CHARDON, Ohio (AP) — The 17-year-old suspect in a deadly shooting rampage at an Ohio high school appeared briefly in juvenile court as residents of the shaken community offered sympathy and support for families and friends of the three students who were killed and two who were wounded.
A prosecutor described suspect T.J. Lane as "someone who's not well" and said the teen didn't know the victims but chose them randomly.
Lane admitted taking a .22-caliber pistol and a knife to the 1,100-student Chardon High School and firing 10 shots at a group of students sitting at a cafeteria table Monday morning, prosecutor David Joyce said.
Authorities offered their own condolences Tuesday and shared a nugget of welcome news, announcing that an 18-year-old girl who was hurt in the shootings had been released from the hospital and was home with family. The second injured teen remained in serious condition at a suburban Cleveland hospital.
Those trying to understand what prompted the shootings got few answers from the court hearing, which came hours after the death toll rose to three.
Lane, a thin young man described by other students as extremely quiet, spoke little in court, where a judge ordered him held for at least 15 days.
Lane's grandfather, who has custody of the teenager, and two aunts joined him in court. The women lightly embraced the older man as the hearing began.
Prosecutors have until Thursday to bring charges and are expected to ask that Lane be tried as an adult. He will probably be charged with three counts of aggravated murder and other offenses, Joyce said.
The prosecutor appeared to rule out rumors and speculation that the young gunman lashed out after being bullied or that the shooting had something to do with drug-dealing.
"This is not about bullying. This is not about drugs," Joyce said. "This is someone who's not well, and I'm sure in our court case we'll prove that to all of your desires and we'll make sure justice is done here in this county."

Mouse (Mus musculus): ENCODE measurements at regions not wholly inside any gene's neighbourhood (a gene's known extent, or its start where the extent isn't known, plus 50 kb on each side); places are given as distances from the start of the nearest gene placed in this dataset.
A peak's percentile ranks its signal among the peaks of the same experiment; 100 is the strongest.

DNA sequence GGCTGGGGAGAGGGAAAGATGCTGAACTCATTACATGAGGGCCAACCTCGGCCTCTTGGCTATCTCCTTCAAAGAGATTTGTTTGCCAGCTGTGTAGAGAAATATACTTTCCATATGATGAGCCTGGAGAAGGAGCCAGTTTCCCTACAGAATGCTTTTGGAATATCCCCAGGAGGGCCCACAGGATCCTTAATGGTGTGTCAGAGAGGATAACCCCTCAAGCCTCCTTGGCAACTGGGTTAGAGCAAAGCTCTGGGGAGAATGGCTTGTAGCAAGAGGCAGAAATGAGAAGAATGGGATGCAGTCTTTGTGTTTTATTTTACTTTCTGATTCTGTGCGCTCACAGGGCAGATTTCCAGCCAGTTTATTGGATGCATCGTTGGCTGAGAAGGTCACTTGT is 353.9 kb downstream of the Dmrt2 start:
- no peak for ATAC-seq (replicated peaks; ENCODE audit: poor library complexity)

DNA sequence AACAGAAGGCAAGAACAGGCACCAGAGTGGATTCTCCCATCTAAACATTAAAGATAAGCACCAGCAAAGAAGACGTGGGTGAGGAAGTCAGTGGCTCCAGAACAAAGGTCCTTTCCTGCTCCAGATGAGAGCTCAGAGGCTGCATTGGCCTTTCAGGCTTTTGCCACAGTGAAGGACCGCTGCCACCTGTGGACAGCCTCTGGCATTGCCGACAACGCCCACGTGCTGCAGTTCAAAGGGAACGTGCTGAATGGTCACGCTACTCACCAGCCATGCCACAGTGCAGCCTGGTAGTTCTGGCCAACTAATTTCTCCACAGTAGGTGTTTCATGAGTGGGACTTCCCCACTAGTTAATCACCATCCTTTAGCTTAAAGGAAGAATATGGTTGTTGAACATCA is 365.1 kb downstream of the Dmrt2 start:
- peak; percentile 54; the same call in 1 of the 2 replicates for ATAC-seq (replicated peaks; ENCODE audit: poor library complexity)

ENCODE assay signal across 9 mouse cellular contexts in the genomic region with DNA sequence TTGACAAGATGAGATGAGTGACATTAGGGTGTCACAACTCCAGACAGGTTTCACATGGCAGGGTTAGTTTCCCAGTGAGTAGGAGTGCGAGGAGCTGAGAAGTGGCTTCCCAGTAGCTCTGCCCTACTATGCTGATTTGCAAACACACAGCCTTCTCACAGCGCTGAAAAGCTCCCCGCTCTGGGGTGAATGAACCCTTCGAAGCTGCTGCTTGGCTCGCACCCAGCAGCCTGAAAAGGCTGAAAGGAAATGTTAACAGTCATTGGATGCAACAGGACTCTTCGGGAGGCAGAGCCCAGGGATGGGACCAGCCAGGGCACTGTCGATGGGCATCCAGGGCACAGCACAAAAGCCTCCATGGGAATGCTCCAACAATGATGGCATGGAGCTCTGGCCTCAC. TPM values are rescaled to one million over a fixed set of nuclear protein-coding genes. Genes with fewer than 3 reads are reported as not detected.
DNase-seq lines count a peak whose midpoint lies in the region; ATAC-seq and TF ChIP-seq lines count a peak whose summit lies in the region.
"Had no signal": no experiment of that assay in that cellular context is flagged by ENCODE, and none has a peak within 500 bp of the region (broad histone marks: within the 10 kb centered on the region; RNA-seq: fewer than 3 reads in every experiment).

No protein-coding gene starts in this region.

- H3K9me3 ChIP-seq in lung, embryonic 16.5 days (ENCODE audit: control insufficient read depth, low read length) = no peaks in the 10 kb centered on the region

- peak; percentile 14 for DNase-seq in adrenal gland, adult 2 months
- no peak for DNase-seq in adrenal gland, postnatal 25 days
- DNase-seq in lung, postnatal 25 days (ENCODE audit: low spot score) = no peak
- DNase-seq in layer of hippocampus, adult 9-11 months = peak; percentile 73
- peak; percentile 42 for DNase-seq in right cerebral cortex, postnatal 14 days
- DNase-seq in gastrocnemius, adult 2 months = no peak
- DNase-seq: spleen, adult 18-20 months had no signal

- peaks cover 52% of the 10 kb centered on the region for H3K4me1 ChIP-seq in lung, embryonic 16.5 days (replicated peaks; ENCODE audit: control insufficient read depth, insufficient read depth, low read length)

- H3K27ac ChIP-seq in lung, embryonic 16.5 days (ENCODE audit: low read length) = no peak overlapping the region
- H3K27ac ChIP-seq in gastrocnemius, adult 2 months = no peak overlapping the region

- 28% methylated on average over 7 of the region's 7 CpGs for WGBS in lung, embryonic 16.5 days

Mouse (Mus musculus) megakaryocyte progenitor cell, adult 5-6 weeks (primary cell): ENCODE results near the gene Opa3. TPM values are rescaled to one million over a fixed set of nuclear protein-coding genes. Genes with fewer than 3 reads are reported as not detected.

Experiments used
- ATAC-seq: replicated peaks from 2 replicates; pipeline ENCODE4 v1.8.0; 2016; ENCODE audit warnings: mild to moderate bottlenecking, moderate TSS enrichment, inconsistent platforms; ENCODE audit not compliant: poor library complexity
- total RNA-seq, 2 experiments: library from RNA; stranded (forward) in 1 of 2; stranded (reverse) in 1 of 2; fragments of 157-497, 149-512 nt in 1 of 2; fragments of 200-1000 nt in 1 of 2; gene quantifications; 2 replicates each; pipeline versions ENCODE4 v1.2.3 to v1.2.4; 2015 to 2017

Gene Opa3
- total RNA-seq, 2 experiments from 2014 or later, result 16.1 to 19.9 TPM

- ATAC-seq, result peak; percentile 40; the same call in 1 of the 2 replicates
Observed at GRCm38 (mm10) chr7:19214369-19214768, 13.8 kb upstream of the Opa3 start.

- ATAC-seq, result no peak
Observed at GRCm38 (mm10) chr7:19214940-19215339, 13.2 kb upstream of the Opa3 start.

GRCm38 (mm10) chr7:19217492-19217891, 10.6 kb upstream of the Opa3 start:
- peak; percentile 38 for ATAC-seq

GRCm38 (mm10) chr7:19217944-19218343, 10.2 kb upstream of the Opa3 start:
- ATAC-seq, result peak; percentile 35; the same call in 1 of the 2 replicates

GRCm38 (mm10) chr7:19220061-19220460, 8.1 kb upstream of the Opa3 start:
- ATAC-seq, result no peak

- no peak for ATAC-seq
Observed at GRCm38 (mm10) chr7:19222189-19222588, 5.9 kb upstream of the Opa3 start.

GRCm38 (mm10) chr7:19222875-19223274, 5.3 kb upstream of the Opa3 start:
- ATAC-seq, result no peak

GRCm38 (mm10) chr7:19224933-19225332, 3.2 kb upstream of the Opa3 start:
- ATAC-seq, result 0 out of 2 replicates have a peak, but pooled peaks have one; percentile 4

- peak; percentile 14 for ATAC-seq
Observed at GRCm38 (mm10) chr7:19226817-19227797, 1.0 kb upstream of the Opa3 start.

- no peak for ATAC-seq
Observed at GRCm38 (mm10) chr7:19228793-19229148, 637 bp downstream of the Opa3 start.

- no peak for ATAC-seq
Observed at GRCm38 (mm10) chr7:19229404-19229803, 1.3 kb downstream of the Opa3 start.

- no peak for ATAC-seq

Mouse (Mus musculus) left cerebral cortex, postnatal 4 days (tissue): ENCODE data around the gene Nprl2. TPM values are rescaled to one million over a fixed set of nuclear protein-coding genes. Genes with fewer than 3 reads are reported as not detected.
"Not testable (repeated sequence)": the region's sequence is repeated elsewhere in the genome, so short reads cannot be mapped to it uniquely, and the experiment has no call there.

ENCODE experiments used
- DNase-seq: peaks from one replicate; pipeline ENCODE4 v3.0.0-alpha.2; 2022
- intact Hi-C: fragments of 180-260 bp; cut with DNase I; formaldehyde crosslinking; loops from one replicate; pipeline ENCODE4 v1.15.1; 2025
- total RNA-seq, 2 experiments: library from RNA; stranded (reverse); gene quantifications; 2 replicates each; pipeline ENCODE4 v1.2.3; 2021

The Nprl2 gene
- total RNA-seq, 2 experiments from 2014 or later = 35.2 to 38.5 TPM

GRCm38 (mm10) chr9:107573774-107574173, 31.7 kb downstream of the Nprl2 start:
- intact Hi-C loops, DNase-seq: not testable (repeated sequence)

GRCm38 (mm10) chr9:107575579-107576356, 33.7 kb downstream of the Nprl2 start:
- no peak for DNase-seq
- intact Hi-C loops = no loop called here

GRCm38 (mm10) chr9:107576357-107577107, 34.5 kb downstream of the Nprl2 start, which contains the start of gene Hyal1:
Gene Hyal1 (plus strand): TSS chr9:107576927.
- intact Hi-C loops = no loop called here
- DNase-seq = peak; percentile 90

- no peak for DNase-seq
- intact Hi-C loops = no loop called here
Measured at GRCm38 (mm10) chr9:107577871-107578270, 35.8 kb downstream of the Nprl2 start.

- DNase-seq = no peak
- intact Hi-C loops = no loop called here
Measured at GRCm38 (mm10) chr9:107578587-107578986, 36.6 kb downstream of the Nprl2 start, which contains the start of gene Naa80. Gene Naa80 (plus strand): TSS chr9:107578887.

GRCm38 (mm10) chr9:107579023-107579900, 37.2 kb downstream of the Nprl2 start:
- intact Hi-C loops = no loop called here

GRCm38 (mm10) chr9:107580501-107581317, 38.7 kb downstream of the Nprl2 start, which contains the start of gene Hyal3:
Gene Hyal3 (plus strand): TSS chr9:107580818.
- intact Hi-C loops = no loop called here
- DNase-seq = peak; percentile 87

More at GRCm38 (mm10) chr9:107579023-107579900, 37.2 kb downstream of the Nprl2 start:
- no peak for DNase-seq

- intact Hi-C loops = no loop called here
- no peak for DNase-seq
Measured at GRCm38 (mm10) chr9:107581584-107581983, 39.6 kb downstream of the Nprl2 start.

Joyce would not elaborate. Both sides in the case are under a gag order imposed by the judge at the prosecutor's request.
The judge also barred media outlets from taking photos of the faces of the suspect and some of his relatives. The Associated Press transmitted photos and video of Lane that were shot before the hearing. The AP and at least one other media outlet, The Plain Dealer of Cleveland, plan to challenge the judge's order Wednesday.
Meanwhile, area schools offered grief counseling to students, staff and others shocked by the rampage.
"We're not just any old place, Chardon," Chardon School Superintendent Joseph Bergant II said. "This is every place. As you've seen in the past, this can happen anywhere, proof of what we had yesterday."
Authorities said Tuesday that Demetrius Hewlin, 16, and Russell King Jr., 17, had died from their injuries. Daniel Parmertor, 16, died shortly after the shooting.
Hewlin attended Chardon High. King and Parmertor were students at the Auburn Career Center, a vocational school, and were waiting in the Chardon High cafeteria for their daily bus when they were shot.
Lane's family is mourning "this terrible loss for their community," Lane's attorney, Robert Farinacci, said in a statement.
Fifteen-year-old Danny Komertz, who witnessed the shooting, said it appeared that the gunman singled out a group of students sitting together. He said Lane was known as an outcast who had apparently been bullied. But other students disputed that.
Farinacci told WKYC-TV that Lane "pretty much sticks to himself but does have some friends and has never been in trouble over anything that we know about."
Lane did not attend Chardon High but waited there for the bus to Lake Academy, a school for students with academic or behavioral problems. Authorities would not say how and why he ended up at Lake Academy.
Student Nate Mueller said he was at the cafeteria table where the victims were shot, and a bullet grazed his ear. Mueller told The Plain Dealer that King — one of those killed — had recently started dating Lane's ex-girlfriend.
Lane "was silent the whole time," Mueller said. "That's what made it so random."
Kala Day, 18, said she rode the morning school bus with Lane and knew the victims.
"He always sat by himself and, like, looked out the window. So I sat with him a few times, because I felt bad for the kid," she said. "He didn't talk. He just stared out the window."
The shooting sent students screaming from the building in panic, and some of that chaos and fear was captured in 911 recordings released Tuesday.
"We just had a shooting at our school. We need to get out of here. Oh, my god," one crying female caller told a dispatcher.
"Everyone's running away," the caller added.
Another caller, a male student, instantly identified the gunman as Thomas Lane, a student, and said he appeared to be shooting at random.
"What was his beef with these kids? Do we know?" the dispatcher asked.
"I have no idea," he said, adding: "He's very quiet and he doesn't really talk to anyone."
Frank Hall, an assistant high school football coach who has been hailed as a hero by students who say he chased the gunman out of the cafeteria, told a Cleveland TV station that he couldn't discuss what happened, but added: "I wish I could have done more."